snipes
snipes Reader
12/21/10 8:02 p.m.

Okay the Porsche project is making me see that I have to get over my fear of wiring diagrams. Up to this point every time I get in over my head with wiring I have to call a friend for back-up. Well now that all the fab work is done its time for me to dig in. All I have now is a $4 analog multimeter. The porsche is OBDI but we have two OBDII cars in the family. Should I buy an OBDII reader with built-in multimeter (I think they make them) or something simple like this. Keep in mind that I over this type of stuff fast (my friends maybe over helping me).

BTW I really enjoyed the article GRM did on finding electrical faults.

Toyman01
Toyman01 SuperDork
12/21/10 9:05 p.m.

Not knowing exactly what you are doing, here is some generic advice.

The analog meter will do almost everything you need. Fancy meters have some nice functions, but a $4 multimeter will have the same basic functions a $200 multimeter will. Testing sensors you may well need a digital meter to get accurate ohm and voltage readings.

Are you wiring the car from scratch or building off a factory loom. Personally I hate using a factory loom unless the entire thing has been unwrapped. I have seen more than once a wire go into the loom one color and come out another.

Wiring diagrams are just a bunch of lines kind of like a road map. You follow them the same way. Instead of towns and cities you have sensors, fuse blocks and computers. Get good diagrams and copy them. Trying to crawl under a dash with a book sucks. Make notes as you go along if you deviate from the factory diagrams. You won't remember how you wired it three years from now. Trust me on this.

Automotive wiring problems can usually be traced to grounds. Those are the most important connections. You can hook everything up perfectly and forget one ground and the whole car will do strange things. Finding bad grounds will drive you crazy. Do them right the first time. Just as a hint, you can't ground through paint.

Don't forget the fuses. There is nothing worse than doing a really nice wiring job and watching it go up in smoke because something shorted and you didn't fuse it properly.

Ranger50
Ranger50 HalfDork
12/21/10 10:10 p.m.

Right now, I'm working with the $2.99 coupon'd multimeter from HF instead of my nice Fluke. The Fluke is MUCH nicer then the other, but it doesn't do anything really better then the cheapie.

Agreed on the copies of the best diagrams you can find. Also agreed on the marking up the copies for harness modifications.

One more thing, MOST diagrams run from a positive voltage source, at the top of the page, to ground at the bottom of the diagram. Now I have seen some Ford diagrams run left to right and back with no obvious markings denoting chit. Just have to trace the wire around.

Brian

curtis73
curtis73 HalfDork
12/21/10 10:33 p.m.

The only reason for buying a digital meter is for computer stuff. Analog meters use much higher juice to test resistance since they need the increased amperage for accuracy. This can damage delicate circuits on some computers. Digital meters use tiny amounts of juice to test resistance and won't damage computers.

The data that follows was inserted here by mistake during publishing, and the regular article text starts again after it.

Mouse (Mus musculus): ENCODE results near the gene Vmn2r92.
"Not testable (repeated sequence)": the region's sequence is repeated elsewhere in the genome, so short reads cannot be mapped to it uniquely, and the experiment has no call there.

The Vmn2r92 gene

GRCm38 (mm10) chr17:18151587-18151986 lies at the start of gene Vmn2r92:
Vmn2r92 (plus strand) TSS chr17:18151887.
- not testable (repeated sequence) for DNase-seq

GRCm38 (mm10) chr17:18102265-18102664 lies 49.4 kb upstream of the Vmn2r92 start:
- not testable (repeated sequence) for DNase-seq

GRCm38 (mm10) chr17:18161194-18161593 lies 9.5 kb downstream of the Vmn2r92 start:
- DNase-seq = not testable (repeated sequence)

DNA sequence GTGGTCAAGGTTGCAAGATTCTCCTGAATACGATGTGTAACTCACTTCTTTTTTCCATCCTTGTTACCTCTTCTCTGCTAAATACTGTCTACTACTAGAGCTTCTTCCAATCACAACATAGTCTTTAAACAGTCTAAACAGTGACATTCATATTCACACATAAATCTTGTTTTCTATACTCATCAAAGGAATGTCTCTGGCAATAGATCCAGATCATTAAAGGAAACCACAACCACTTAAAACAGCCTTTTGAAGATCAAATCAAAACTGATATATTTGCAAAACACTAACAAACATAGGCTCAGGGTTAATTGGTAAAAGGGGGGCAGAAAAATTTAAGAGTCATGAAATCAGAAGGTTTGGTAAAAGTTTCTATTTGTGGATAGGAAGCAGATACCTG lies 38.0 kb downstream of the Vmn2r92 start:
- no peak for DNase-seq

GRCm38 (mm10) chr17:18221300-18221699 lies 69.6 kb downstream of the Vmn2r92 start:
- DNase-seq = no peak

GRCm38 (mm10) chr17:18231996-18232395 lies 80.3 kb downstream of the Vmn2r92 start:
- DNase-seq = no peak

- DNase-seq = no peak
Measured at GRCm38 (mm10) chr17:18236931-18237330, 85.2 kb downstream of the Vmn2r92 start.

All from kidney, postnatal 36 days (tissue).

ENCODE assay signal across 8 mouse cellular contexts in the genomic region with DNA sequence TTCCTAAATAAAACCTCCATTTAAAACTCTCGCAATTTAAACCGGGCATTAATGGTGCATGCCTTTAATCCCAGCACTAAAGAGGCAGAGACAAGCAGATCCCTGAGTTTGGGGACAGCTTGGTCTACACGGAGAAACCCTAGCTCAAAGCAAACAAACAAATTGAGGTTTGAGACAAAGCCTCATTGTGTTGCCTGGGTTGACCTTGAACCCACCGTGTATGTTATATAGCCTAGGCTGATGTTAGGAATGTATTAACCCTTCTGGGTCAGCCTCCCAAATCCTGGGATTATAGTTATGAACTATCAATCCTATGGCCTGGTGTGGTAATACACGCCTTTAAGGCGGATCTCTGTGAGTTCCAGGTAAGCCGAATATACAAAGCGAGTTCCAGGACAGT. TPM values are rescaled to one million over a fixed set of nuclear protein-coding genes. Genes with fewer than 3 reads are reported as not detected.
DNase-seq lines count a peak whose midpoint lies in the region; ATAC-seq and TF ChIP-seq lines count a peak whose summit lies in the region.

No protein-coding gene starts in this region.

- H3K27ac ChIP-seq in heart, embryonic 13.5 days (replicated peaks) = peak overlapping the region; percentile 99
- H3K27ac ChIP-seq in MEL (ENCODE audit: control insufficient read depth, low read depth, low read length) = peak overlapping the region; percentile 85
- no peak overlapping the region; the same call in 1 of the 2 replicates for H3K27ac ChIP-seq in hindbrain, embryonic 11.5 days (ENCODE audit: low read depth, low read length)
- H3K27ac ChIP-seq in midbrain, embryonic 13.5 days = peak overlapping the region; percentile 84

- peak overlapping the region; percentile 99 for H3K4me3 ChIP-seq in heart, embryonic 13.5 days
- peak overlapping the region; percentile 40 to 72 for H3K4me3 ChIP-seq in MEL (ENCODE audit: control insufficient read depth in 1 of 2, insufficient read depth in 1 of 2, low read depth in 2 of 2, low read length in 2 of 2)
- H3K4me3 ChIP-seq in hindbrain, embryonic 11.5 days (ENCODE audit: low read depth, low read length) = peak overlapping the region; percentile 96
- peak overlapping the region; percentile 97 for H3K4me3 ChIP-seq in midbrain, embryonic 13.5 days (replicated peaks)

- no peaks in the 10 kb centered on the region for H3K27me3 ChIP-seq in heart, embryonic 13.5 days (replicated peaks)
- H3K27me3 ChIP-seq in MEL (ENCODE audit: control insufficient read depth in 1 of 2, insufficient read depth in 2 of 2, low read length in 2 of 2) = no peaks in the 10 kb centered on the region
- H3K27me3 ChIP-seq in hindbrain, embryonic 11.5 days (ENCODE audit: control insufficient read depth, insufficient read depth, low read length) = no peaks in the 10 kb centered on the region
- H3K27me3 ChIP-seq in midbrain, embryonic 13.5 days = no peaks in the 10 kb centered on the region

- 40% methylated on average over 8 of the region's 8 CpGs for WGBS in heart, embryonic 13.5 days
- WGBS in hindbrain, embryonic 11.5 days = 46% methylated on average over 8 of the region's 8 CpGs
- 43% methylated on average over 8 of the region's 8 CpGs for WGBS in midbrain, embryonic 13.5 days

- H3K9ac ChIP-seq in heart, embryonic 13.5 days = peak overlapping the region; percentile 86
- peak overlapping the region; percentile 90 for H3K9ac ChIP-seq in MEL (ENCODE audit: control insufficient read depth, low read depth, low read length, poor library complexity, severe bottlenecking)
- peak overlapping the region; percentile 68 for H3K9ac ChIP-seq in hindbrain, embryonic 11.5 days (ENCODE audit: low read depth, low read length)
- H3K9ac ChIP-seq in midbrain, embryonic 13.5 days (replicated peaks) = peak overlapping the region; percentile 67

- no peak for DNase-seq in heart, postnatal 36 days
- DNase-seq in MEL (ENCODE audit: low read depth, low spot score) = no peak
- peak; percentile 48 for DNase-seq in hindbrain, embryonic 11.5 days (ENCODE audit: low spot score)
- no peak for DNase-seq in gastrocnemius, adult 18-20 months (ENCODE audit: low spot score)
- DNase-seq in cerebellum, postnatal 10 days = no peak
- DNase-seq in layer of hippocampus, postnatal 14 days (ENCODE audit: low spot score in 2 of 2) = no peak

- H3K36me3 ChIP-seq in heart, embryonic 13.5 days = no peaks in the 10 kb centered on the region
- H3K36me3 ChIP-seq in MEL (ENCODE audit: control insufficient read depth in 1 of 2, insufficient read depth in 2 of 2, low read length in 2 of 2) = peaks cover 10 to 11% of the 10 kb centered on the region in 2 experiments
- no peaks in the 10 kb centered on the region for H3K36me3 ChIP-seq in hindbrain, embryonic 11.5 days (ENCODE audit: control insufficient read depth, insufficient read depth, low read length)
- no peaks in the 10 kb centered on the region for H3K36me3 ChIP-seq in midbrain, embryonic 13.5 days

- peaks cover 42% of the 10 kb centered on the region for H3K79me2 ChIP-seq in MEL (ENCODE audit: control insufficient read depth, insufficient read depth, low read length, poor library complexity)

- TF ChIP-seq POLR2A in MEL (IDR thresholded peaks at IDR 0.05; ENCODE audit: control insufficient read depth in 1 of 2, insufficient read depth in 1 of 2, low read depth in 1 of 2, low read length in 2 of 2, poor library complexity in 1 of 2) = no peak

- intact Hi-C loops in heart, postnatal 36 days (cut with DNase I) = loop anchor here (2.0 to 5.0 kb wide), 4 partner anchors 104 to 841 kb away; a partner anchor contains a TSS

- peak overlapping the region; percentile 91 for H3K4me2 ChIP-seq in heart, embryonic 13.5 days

Otherwise (like testing everything except computer circuits) an analog meter is fine.

car39
car39 Reader
12/22/10 7:37 a.m.

In some situations, analog is better. When you're hanging upside down under a dash, it's still pretty easy to watch the needle swing.

iceracer
iceracer Dork
12/22/10 10:13 a.m.

The digital is nicer when working on the computer controlled items since voltages are 5 and below. Other wise the analog is fine.

Dr. Hess
Dr. Hess SuperDork
12/22/10 10:32 a.m.

For most automotive uses, an analog meter is fine. A digital meter, however, is VERY nice to have when diagnosing charging issues, because the difference between 12.7 and 12.9 volts can be difficult to read on an analog meter, but can mean the difference between a functioning and non-functioning charging system.

Curtis, the critical spec on a meter is the Ohms per Volt rating. 20K Ohm/V is about the minimum that is acceptable. Sometimes the ultra cheapo meters have a rating much less than that, and an ultra cheapo analog meter is more likely to have a lower rating than an ultra cheapo digital meter. This rating is the amount of "load" placed on a circuit when the meter reads the voltage. As for the voltage supplied, most analog meters that I've seen run on one battery, so that's about 1.5V. The digital meters usually have a separate setting for testing diodes, which will supply over the ~.7 V needed to overcome the junction of diodes and transistors and a setting below ~.7V for checking when you don't want to overcome the junction (handy when testing things without pulling them from the circuit). No decent meter is going to supply enough current to damage anything but some really exotic circuits, and I doubt that happens in all but extreme cases, and certainly not with anything we would be checking, including ECU's.

A $20 meter today is about all any of use will ever need, and that's what I use.

There's been a lot of threads lately on chasing electrons, and they have demonstrated a distinct lack of knowledge out here in GRM land. Perhaps a nice article covering the basics of electricity would be a good idea for an upcoming issue. In the mean time, google up the ARRL and see if you can DL a beginning electricity course.

Osterkraut
Osterkraut Dork
12/22/10 11:50 a.m.

Recently bought this. It's got a lot of neat little options (temp, tach, etc.) It's way more than I need, but I'm a big fan of overkill!

kb58
kb58 Reader
12/22/10 1:17 p.m.

For some reason this thread reminds me of something our college solid state electronics prof said, talking about "Erectrons and Hores." Maybe something was lost in translation, but we found it hysterical.

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